Johnson Organ Company

Crookston Daily Times Article Week of 4/8/96


Our Savior's organ to be dedicated on Sunday

By Twylla Altepeter Times Staff Writer

(words in parentheses are added for clarification)

CROOKSTON-The notes cascade from the church balcony, muted at first, then building to a thunderous crescendo. "You're hearing the changing emotions of the organ," explains John Reitmeier. He is referring to the new pipe organ in Our Savior's Lutheran Church in Crookston. The organ will be dedicated on Sunday, April 14, during the 7:45 and 10:45 a.m. services. An organ dedication recital will be presented at 3 p.m.

Dr. Charles Ore, DMA, of Seward, Neb., will be guest organist at both services as well as at the recital. "Dr. Ore is a nationally recognized organ recitalist and composer, renowned for his improvisation techniques in organ music," Reitmeier says.

Almost a Decade
The dedication and recital mark the culmination of a project that started in 1987, according to Reitmeier, who is chairman of the Organ Committee for Our Savior's Lutheran Church. A committee was formed to consider organs to replace the Allan organ, installed in 1963 (that organ has been given to Grace Lutheran Church of Crookston). An organ fund was established through designated memorial gifts. In 1993, Loretta Vandseth, a member of Our Savior's congregation, set up a plan with the Lutheran Church-Missouri (Synod) Foundation for a pipe organ for the Crookston church. The committee - made up of Reitmeier, Pastor David Sherry, Laurain Jurchen, Don Weiland, Beth Sherry, Gilmore Borslien and Gilbert Weber - started looking for a suitable organ. George French (Director of Music at Trinity Lutheran in Crookston) served as a consultant. By November, 1994, committee members had traveled throughout the Midwest to see and listen to more than 20 different organs. "The Johnson Organ Company of Fargo, N.D., was eventually selected as our builder," Reitmeier recalls.

An International Instrument
The organ, designed in the northern German tradition, was built during the summer and fall of 1995. The zinc and brass pipes were made in Czechoslovakia; the wood pipes were made at the Johnson shop in Fargo, N.D. There are 924 pipes in 17 ranks. The largest pipe, 16 feet tall, has a deep, regal tone of a trumpet. The smallest pipe, about an inch long, has a voice like a whistle. Installed in the church balcony, the pipe chamber's dark oak woodwork duplicates the woodwork on the altar of the sanctuary. The console is trimmed with burled maple and keys are made of maple and rosewood. "The organ is unique in that there are three keyboards and each has (three) musical instrument digital interfacing stops," Reitmeier says. "This organ is designed to allow for future expansion." The actual installation took about six weeks. The organ, remodeling, electrical wiring to accommodate 240 (volt) current and the installation cost in the area of $180.000.00, according to Pastor Sherry.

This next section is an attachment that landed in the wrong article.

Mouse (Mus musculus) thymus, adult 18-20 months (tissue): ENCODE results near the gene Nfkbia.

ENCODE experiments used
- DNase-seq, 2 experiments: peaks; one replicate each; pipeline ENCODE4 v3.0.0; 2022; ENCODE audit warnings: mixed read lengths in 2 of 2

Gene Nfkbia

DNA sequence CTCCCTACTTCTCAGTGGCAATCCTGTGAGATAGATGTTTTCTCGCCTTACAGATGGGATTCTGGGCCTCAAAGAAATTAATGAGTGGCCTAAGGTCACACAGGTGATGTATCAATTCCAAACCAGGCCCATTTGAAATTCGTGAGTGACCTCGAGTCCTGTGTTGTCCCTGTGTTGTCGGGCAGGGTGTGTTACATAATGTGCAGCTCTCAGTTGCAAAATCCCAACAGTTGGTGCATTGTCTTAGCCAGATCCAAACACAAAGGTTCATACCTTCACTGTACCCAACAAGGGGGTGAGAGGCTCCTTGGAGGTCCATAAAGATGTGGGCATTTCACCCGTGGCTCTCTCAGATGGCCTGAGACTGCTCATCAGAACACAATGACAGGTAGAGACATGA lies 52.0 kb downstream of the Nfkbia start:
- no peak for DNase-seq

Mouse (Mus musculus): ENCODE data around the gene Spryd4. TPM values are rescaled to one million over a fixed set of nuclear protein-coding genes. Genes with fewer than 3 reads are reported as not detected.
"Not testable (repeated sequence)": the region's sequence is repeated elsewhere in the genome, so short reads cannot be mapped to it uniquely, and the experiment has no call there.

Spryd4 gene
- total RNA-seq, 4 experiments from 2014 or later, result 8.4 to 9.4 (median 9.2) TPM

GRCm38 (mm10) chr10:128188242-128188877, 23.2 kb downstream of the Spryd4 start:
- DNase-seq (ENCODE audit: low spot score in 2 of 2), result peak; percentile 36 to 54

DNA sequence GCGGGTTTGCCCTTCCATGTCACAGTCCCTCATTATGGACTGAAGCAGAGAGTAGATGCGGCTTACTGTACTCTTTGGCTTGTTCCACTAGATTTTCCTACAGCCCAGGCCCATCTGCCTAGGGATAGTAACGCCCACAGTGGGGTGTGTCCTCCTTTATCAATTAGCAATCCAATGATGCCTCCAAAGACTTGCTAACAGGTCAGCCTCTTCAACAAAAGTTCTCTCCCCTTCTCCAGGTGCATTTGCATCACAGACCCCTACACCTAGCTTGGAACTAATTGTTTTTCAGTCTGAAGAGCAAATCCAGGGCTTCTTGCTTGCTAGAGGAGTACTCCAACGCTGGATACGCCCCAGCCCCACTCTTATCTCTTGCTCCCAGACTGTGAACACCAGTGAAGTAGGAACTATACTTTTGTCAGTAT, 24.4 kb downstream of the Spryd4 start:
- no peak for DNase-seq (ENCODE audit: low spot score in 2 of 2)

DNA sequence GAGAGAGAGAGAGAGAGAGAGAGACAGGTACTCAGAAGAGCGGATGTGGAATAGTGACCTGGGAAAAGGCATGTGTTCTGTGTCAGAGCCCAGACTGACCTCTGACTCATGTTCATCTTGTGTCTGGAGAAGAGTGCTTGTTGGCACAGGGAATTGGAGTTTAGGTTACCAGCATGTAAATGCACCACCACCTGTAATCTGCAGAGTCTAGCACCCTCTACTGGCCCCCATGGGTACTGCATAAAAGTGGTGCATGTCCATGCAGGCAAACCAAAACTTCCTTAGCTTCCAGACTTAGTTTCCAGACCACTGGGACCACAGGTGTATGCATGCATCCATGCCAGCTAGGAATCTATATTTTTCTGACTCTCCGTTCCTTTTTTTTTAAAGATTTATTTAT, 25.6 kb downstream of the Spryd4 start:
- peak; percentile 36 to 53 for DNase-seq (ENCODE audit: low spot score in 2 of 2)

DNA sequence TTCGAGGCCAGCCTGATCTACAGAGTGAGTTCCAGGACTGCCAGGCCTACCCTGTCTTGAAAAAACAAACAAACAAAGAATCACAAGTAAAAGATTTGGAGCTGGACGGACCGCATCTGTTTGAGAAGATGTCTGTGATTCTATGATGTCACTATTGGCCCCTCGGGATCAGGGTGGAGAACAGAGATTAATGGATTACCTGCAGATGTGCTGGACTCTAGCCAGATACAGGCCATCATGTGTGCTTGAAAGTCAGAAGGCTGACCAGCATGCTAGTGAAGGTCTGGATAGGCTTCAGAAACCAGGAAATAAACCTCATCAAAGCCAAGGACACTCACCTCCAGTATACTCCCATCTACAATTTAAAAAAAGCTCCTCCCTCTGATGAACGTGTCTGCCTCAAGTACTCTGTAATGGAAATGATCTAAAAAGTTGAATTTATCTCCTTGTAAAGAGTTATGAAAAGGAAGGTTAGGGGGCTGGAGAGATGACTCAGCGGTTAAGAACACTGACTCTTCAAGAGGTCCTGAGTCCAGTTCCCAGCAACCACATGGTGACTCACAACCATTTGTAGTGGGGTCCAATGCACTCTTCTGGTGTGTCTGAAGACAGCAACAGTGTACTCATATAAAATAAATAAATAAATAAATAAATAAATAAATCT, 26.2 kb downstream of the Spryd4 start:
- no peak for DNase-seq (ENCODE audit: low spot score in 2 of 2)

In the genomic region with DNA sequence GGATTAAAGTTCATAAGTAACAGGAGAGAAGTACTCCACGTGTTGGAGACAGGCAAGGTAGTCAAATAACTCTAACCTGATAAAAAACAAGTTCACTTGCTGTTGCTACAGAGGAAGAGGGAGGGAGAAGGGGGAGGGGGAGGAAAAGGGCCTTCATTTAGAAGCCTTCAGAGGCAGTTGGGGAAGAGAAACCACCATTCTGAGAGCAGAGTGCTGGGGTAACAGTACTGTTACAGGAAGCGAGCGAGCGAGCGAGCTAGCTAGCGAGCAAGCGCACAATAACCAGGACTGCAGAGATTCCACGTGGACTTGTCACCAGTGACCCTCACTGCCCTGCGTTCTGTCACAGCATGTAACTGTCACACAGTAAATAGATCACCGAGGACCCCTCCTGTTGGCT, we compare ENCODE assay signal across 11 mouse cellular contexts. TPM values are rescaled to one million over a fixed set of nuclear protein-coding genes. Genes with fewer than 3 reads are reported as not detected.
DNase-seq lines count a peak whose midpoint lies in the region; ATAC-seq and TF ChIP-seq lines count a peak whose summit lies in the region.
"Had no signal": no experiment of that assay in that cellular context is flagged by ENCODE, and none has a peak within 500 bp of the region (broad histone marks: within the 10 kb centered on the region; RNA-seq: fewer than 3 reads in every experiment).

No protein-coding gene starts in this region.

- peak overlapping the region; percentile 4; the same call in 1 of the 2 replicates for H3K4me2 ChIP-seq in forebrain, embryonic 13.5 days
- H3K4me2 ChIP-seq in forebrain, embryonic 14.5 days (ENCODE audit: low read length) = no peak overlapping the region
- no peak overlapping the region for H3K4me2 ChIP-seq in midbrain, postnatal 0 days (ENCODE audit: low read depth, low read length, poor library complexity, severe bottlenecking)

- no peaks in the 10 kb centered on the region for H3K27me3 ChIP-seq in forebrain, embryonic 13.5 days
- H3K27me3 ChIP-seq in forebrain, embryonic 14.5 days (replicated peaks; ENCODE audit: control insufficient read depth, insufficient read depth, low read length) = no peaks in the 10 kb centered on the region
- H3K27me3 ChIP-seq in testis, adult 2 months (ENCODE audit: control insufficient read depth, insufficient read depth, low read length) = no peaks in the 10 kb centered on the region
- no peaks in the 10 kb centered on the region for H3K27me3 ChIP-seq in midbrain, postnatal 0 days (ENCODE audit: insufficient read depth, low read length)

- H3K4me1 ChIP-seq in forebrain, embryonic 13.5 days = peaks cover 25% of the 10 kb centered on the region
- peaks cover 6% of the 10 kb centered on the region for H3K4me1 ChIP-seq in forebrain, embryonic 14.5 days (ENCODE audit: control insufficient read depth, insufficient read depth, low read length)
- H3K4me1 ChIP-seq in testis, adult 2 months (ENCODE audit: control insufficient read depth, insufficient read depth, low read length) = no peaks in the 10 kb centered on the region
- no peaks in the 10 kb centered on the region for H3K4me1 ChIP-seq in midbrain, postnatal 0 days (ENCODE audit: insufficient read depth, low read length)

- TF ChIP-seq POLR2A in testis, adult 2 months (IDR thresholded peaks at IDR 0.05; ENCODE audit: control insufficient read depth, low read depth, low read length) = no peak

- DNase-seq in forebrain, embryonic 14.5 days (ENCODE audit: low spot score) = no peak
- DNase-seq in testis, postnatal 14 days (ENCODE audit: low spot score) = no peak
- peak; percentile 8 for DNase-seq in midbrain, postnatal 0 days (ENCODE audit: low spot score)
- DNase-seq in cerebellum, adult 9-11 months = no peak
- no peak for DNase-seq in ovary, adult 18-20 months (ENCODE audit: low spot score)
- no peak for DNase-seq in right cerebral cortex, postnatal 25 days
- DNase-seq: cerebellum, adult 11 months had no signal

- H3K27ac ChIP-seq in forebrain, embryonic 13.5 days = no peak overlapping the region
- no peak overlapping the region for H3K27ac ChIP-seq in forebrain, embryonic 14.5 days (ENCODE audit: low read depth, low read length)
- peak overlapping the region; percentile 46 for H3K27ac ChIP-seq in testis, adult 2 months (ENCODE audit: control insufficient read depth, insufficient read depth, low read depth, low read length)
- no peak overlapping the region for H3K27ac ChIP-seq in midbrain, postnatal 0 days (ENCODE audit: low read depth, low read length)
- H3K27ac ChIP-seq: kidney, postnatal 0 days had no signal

"To the Glory of God"
The new pipe organ was made possible largely through a $160,000.00 gift from Loretta Vandseth. She emphasizes that the organ is dedicated "To the Glory of God." A plaque on the organ is engraved with the names of Loretta Vandseth and her late husband, Martin.

The organ was "voiced" by Phares Steiner of Maryland. Stinar, who is a world renowned voicer, spent about 10 days at Our Savior's, balancing the volume, pitch and tone of the organ. "Each organ - like each organist - is just a bit different. No two organs will sound the same on any given day," Reitmeier notes. "This organ has a stirring voice. The music surrounds you. You can actually feel it." While he obviously loves the instrument, Reitmeier says he only plays the organ for fun. The regular church organists are Laurain Jurchen, Candace Jurchen, and Beth Sherry. Reitmeier says he is thrilled to have been involved in the purchase, installation and dedication of the new pipe organ at Our Savior's Church. "This is a once in a lifetime experience for the church. This organ should outlast all the committee members. Its music will last for generations to come."


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